Gambling disorder is a public health issue in many countries, and expectations that the gambling industry protects individuals from harm are increasing. The primary objective of this study was to investigate the effects of providing personalized feedback on gambling intensity among high consumers of venue-based and online gambling in Norway. A randomized controlled trial design was used to evaluate how behavioral feedback by telephone or letters sent via surface mail affects subsequent gambling expenditure and use of responsible gambling tools and whether a follow-up contact increases the effect. Gambling expenditure, the primary outcome, was measured using theoretical loss, which is the actual cost to the player, adjusted for the house advantage. From the top .5% of customers based upon annual expenditure, a sample of 1,003 statistical triplets, matched on sex, age, and net losses, were randomly assigned to the feedback intervention by telephone, letter, or a no-contact control condition. Participants assigned to the phone call or letter were also randomly assigned to receive or not receive a subsequent follow-up contact.
“My name is XX, and I am calling from Norsk Tipping. Am I talking to [first and last names]? Right now we have a campaign contacting our customers who lost the most money in the past year. You are one of them. Is this a convenient time for you to speak?”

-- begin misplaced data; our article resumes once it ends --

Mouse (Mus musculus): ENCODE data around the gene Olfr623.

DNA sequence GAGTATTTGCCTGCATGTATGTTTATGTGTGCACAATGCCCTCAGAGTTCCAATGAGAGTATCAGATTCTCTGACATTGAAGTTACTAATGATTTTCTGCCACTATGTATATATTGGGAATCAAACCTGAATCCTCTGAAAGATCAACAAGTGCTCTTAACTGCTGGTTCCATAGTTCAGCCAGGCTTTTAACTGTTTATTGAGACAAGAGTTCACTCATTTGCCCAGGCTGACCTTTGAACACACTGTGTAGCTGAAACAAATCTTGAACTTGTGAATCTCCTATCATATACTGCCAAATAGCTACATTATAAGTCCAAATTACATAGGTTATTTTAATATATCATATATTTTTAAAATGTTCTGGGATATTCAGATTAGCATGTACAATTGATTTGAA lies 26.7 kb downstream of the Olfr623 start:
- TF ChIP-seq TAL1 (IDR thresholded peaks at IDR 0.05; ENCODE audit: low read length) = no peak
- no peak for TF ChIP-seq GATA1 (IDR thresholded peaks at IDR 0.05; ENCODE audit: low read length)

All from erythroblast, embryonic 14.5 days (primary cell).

The results showed that over 12 weeks, theoretical loss decreased 29% for the phone and 15% for the letter conditions, compared with 3% for the control group. A positive effect of the follow-up contact was limited to participants who at the initial call indicated an interest in receiving a follow-up call. Contacting high consumers about their gambling expenditure appears to be an effective method for gambling companies to meet their duty to care for customers.
Image credit: Pinelopi Choundri
Read the full paper:
Jonsson, J., Hodgins, D. C., Munck, I., & Carlbring, P. (2019). Reaching out to big losers: A randomized controlled trial of brief motivational contact providing gambling expenditure feedback. Psychology of Addictive Behaviors, 33(3), 179-189. doi:10.1037/adb0000447